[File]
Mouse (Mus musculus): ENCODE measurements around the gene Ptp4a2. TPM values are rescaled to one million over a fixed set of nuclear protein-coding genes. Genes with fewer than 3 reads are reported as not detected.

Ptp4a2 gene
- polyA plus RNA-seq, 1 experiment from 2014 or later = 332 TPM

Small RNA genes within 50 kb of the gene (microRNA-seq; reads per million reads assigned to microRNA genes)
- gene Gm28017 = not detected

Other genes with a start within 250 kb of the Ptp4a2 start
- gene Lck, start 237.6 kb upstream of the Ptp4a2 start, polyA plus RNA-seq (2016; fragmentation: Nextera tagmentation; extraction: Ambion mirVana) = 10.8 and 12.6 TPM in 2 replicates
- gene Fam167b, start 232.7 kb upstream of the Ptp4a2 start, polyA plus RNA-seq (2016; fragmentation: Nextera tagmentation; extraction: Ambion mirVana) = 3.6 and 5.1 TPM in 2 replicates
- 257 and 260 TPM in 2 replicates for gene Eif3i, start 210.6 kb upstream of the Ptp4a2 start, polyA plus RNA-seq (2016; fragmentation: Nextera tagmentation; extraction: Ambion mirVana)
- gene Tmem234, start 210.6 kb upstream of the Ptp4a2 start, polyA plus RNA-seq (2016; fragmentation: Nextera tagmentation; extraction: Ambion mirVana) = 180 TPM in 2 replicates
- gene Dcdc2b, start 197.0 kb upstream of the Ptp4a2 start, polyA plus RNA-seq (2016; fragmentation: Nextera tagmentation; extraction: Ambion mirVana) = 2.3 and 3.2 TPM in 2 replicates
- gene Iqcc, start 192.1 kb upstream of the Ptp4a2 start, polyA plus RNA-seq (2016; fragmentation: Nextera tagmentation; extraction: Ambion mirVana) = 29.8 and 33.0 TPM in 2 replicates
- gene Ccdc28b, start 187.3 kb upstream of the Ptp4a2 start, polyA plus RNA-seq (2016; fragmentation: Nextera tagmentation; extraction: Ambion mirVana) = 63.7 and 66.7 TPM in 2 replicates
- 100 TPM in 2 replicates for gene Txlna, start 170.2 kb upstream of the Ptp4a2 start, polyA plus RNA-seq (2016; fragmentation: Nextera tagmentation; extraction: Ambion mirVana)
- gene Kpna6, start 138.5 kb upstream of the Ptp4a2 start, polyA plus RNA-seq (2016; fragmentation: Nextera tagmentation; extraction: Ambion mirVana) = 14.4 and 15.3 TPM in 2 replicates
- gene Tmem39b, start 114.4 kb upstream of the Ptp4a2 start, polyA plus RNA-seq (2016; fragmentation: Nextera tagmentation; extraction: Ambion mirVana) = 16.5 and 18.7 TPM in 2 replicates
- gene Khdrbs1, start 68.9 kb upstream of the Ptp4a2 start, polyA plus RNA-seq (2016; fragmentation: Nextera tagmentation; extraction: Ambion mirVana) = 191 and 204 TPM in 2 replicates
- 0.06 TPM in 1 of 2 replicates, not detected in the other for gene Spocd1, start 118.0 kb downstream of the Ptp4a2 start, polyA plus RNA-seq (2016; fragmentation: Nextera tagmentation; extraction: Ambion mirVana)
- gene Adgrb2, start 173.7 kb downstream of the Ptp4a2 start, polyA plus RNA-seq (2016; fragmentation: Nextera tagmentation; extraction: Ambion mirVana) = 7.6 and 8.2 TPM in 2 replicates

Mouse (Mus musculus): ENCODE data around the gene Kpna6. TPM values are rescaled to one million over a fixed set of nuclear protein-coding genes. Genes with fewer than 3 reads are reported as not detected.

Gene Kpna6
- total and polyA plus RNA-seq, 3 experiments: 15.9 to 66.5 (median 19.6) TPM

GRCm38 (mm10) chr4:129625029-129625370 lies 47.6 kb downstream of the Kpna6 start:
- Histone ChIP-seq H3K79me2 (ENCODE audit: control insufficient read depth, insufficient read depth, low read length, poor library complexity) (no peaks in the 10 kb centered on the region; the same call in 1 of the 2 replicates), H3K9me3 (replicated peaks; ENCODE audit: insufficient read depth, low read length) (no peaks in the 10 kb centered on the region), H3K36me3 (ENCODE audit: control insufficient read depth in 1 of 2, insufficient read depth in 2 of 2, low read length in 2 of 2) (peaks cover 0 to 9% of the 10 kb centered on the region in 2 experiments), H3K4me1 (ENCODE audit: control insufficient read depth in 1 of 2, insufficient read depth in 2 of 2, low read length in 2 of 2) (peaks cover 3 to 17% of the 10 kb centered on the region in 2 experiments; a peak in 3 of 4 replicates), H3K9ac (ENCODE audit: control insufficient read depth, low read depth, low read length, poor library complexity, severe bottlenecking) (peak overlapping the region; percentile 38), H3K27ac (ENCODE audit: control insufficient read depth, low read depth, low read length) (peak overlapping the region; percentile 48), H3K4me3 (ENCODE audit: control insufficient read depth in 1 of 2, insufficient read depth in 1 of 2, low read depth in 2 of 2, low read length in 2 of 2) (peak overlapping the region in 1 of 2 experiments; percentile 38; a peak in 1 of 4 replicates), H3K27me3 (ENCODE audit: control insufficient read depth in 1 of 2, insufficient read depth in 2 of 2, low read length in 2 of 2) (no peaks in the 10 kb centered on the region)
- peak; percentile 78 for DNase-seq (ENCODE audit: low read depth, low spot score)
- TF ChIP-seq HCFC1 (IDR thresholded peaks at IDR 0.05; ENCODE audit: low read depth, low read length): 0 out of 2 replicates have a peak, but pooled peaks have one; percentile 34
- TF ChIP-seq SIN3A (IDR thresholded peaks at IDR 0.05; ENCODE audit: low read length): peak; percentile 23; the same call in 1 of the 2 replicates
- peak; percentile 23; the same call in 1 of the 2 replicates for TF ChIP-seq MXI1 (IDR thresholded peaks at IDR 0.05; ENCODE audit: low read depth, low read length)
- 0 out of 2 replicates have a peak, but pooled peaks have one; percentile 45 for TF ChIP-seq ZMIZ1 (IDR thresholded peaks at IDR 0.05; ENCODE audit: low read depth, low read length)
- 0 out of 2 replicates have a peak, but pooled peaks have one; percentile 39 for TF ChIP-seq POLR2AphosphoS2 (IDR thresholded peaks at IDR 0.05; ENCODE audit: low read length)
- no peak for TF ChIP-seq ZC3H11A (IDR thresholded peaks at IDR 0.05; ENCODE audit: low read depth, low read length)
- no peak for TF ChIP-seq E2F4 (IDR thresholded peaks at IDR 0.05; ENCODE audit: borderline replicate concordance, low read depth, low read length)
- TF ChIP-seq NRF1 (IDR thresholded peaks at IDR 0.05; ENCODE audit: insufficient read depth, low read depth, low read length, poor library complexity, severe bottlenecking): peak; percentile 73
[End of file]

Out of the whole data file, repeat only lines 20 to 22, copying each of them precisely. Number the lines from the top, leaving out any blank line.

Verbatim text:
Mouse (Mus musculus): ENCODE data around the gene Kpna6. TPM values are rescaled to one million over a fixed set of nuclear protein-coding genes. Genes with fewer than 3 reads are reported as not detected.

Gene Kpna6
- total and polyA plus RNA-seq, 3 experiments: 15.9 to 66.5 (median 19.6) TPM